Kutztown, Pennsyvania

 

February 9, 2014 - I clip out left foot first. Everytime. Without thinking.

 

So when I slowed to a stop on an icy patch of road at the intersection of Noble and Main to heed a redlight and twisted my left foot and did not hear a click and feel the cleat release because the left cleat was now turning freely, I had to think.

 

...don't want to fall....how much snow is under that cleat?...yanking up is not working...what does rock salt taste like?...........use the other foot...oh yeah. Good idea.

 

So I leaned to the right, twisted my right foot and, click, no icy macadam kiss. My left foot remained clipped in, however. The loose cleat and neoprene bootie weren't giving up that foot without a fight. I needed a cup coffee.

 

Neoprene Puzzle

 

If Harry Houdini could escape from a straight jacket while suspended by his ankles from a crane over the streets of Manhattan, then removing a shoe that's connected to a bike without breaking a hip on a Kutztown sidewalk should be easy - I hoped.

When the light turned green I clipped back in and headed to Global Libations Coffee Shop just a few blocks away. There, on the snowy sidewalk, I made my escape. It was pretty easy to unzip the neoprene booty and get access to the boa release wheel on my shoes. I pulled up on the wheel, wiggled my foot and was out. No biggie.

 

It took some effort get the left shoe to detach from the pedal because the Keo cleat was rotating on a single screw. Seems the other two fell out recently. And now I had an explanation for the 'ice' that required so much kicking to remove from my cleat earlier in the day - must have been one or both of those missing screws that I was kicking loose.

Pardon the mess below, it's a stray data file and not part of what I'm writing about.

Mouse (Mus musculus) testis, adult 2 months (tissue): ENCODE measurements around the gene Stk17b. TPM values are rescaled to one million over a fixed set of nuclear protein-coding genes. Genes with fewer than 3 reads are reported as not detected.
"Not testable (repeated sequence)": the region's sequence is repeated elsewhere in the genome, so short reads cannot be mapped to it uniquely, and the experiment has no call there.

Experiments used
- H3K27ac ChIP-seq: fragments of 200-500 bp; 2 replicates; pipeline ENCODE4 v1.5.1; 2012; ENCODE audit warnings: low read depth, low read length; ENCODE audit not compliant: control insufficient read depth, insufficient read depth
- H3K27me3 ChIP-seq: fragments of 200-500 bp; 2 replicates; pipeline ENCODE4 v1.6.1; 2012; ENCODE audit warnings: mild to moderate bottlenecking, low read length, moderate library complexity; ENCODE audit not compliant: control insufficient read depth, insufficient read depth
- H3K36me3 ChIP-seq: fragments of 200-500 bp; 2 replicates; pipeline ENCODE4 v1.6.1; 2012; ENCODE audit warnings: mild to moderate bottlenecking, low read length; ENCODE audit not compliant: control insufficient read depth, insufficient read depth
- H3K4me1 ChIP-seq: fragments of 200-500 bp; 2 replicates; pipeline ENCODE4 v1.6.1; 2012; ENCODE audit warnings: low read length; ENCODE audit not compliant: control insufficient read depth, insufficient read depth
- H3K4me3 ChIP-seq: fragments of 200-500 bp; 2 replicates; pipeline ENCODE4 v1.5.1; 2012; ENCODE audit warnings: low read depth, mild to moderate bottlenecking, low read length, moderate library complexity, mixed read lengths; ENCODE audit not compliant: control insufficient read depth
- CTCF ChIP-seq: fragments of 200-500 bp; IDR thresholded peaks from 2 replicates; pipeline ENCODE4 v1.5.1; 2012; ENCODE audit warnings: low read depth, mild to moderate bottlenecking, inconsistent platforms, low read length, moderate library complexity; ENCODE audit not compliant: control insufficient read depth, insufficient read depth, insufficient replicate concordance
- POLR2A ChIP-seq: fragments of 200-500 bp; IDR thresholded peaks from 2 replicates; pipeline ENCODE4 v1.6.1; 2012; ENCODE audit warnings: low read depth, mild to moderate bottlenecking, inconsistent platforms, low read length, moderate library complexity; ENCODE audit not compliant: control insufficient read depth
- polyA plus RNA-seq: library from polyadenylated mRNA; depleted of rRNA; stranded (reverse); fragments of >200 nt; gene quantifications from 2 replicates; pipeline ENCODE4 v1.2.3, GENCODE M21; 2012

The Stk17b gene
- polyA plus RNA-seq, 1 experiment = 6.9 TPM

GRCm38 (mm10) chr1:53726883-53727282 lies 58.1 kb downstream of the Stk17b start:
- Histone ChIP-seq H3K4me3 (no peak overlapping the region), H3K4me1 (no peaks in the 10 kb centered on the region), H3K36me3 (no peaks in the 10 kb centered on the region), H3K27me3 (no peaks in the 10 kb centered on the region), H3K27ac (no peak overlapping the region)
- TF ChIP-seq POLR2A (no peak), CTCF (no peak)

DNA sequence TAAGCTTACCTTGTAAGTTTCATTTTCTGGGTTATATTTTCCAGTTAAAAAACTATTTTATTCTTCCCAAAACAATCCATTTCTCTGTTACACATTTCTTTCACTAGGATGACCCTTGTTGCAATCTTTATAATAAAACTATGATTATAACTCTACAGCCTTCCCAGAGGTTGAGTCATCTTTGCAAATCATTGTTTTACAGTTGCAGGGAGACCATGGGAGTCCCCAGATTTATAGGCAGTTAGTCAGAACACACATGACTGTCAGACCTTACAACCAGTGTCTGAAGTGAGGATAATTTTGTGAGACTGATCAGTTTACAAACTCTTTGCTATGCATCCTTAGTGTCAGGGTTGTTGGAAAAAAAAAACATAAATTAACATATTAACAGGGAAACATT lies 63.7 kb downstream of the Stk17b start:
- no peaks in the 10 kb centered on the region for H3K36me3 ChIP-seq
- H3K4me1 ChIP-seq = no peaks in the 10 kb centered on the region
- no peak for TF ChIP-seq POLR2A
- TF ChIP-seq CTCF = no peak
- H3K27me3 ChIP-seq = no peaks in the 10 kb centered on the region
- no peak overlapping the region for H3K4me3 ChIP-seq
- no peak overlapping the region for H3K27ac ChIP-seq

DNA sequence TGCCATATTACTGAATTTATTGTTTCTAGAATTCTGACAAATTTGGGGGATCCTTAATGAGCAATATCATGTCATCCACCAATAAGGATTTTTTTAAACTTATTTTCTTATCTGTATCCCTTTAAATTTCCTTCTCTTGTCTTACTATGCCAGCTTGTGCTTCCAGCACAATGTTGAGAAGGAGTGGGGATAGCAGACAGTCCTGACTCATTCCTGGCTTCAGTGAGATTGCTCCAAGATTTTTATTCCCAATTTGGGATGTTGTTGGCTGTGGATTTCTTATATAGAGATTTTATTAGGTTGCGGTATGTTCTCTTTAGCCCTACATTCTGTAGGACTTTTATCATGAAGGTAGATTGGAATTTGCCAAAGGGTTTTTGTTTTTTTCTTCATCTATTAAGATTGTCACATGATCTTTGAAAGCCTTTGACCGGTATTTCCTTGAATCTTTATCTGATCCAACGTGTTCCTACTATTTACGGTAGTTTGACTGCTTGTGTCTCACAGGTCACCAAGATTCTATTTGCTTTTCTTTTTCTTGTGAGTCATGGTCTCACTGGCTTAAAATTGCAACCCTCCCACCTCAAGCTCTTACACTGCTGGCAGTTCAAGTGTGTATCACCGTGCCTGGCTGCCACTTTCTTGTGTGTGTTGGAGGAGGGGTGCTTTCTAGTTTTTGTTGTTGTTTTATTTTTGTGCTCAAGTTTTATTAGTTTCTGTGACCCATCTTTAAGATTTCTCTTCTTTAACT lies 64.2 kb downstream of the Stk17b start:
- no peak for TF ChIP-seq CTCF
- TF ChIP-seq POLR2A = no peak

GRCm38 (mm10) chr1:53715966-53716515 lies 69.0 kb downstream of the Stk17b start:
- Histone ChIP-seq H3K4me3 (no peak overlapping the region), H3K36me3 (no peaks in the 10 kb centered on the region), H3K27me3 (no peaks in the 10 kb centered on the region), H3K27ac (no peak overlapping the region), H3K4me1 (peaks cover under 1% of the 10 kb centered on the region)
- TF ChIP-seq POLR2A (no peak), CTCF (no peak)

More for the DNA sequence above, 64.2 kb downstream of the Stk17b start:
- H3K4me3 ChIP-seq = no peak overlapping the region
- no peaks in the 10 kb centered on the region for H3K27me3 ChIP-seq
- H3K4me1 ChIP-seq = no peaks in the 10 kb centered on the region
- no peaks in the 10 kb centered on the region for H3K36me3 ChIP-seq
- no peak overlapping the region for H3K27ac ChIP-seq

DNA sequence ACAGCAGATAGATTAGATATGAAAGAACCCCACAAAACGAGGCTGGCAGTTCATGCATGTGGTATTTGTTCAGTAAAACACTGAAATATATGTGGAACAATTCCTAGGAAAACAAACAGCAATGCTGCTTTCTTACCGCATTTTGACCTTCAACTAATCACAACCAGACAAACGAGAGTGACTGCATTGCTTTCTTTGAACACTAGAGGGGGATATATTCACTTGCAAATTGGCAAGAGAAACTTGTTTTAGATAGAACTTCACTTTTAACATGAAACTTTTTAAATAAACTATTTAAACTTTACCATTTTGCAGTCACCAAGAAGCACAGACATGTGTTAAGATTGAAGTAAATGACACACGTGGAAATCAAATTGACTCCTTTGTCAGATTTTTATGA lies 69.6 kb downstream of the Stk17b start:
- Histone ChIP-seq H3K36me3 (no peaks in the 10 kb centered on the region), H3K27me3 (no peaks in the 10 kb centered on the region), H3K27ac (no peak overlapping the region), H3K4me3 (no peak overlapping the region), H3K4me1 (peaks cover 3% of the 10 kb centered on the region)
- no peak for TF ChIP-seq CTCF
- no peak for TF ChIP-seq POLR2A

Anyway, once I was able to yank the offending shoe from it's pedal, I slipped it back on my cold foot and headed inside for a hot latte and a screwdriver.

 

The sound and smell of an espresso machine in full swing can be uplifting. I placed my order for a two-shot latte with whole milk then asked the barista if she had a screwdriver. She smiled and went into the back room. Things were looking up when she returned with a screwdriver. She handed it to me. Phillips. Bummer.

 

I thanked her, sat down, and waited for my caffine. Then a wonderous thing happened when my drink arrived. It was in a cup on a saucer. On the saucer there was a spoon. A cute little espresso spoon that fit snugly into the groove of a Look flathead screw. 

 

I took a few sips then took off my shoes. Luckily, the right shoe still had 3 screws in it. I borrowed a screw from the right shoe, secured the left cleat, tightened them all, drank my latte, put on my shoes, and few minutes later I was caffeinated and on my way. 

 

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